How do you learn to move past your inability to trust a therapist so that you can go to therapy?

First of all, trust must be earned. It’s not a given.

OK, so you have broader trust issues. I understand that. There’s probably good reason for you to have such issues. When people repeatedly fail us we, understandably, have a hard time trusting new people.

So how do we learn to give people a chance?

To start with, find a therapist whose words resonate with you in some way, and who you feel relatively ok speaking with. Most therapists these days have a web presence where they write about their approach or philosophy around therapy. Many therapists will provide a brief initial phone consultation. These are opportunities to get a feel for the person.

If all that seems relatively good, you make an appointment. No, you still won’t trust the therapist. And you shouldn’t. You don’t know them. They still need to earn it.

A great way to test out how reliable and trustworthy they are is to talk about your issues around trust.

See how they respond. Do they seem judgmental? Do they seem open minded? Are they really listening?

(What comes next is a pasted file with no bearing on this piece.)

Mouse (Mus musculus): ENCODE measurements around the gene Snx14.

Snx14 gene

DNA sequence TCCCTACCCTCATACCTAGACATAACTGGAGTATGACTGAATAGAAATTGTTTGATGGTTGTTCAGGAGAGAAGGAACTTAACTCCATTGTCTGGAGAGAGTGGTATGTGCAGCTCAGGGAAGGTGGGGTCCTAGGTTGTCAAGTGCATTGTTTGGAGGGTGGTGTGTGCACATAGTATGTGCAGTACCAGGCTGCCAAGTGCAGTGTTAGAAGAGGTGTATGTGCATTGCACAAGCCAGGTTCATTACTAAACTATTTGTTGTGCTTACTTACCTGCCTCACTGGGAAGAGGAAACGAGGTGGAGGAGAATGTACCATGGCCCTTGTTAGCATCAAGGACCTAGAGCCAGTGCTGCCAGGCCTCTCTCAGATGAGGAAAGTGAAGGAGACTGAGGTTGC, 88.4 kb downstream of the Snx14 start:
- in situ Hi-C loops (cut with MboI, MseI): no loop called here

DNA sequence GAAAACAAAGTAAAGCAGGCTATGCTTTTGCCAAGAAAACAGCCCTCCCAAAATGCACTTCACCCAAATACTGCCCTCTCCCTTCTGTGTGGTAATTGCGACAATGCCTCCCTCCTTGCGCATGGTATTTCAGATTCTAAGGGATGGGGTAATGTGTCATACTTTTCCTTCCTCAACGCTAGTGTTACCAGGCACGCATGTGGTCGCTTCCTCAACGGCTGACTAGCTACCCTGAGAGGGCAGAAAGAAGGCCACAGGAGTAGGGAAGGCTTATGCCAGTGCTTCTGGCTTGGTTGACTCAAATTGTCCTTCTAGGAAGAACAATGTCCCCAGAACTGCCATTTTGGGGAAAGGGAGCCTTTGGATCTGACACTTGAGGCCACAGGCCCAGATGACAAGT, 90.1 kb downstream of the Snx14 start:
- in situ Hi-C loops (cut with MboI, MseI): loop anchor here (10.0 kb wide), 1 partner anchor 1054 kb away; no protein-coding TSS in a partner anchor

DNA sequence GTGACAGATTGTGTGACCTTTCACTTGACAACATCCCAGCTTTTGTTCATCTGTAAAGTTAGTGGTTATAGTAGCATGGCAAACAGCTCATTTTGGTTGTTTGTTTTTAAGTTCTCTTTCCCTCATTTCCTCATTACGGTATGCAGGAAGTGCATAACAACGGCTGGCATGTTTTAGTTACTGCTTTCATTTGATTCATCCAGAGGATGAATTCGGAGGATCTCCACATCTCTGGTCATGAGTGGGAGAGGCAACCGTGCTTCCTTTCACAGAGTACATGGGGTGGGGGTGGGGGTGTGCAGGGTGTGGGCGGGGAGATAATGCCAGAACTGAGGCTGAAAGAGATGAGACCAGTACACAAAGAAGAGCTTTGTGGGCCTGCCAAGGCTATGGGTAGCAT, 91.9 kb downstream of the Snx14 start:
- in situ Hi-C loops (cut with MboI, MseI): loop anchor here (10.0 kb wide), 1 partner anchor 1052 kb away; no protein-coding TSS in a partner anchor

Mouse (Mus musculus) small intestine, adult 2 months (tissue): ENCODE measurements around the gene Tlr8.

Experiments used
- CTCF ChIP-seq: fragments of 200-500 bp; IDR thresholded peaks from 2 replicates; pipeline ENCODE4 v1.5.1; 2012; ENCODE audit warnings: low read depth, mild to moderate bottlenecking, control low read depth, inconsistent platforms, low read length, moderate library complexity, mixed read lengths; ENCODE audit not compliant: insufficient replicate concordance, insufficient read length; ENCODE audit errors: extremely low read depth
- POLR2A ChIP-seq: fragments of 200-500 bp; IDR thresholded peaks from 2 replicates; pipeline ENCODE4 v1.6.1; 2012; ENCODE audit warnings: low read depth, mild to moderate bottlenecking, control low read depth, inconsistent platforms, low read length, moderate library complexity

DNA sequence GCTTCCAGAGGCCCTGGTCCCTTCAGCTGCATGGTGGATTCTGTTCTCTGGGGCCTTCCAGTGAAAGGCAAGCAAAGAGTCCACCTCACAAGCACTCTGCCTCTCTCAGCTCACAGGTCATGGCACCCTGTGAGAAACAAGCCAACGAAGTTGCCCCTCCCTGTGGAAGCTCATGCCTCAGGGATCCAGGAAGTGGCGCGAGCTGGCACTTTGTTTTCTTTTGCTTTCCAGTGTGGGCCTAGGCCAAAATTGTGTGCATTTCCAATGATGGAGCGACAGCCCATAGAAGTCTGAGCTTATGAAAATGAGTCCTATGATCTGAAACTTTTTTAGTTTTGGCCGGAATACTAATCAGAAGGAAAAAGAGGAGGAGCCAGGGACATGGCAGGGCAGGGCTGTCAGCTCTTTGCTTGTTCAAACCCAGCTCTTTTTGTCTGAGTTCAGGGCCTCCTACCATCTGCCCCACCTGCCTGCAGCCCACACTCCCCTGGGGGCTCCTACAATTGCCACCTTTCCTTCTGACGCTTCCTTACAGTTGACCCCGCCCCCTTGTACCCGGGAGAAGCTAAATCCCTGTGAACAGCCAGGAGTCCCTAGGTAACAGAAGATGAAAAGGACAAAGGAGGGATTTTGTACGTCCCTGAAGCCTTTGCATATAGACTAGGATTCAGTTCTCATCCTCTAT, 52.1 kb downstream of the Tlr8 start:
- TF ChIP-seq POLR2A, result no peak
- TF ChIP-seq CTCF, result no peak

If you think or feel they are being judgmental or not listening or anything else negative, tell them about that.

This is part of your test. See how they respond. Are they open to taking criticism? Do they seem to take in what you are saying?

The point is you can’t force yourself to get over your trust issues, nor should you.

You will only get over them after people can prove to you repeatedly that they are trustworthy. In order to do this you must give them that chance. And a second and third chance as well depending on what the situation is. If you walk away too soon you’ll never know if someone can be really trustworthy.

You’ll have to learn the difference between someone’s honest mistake or error in judgment and someone not being worthy of your trust. That’s going to take some time, patience, and a lot of testing.

September 22, 2019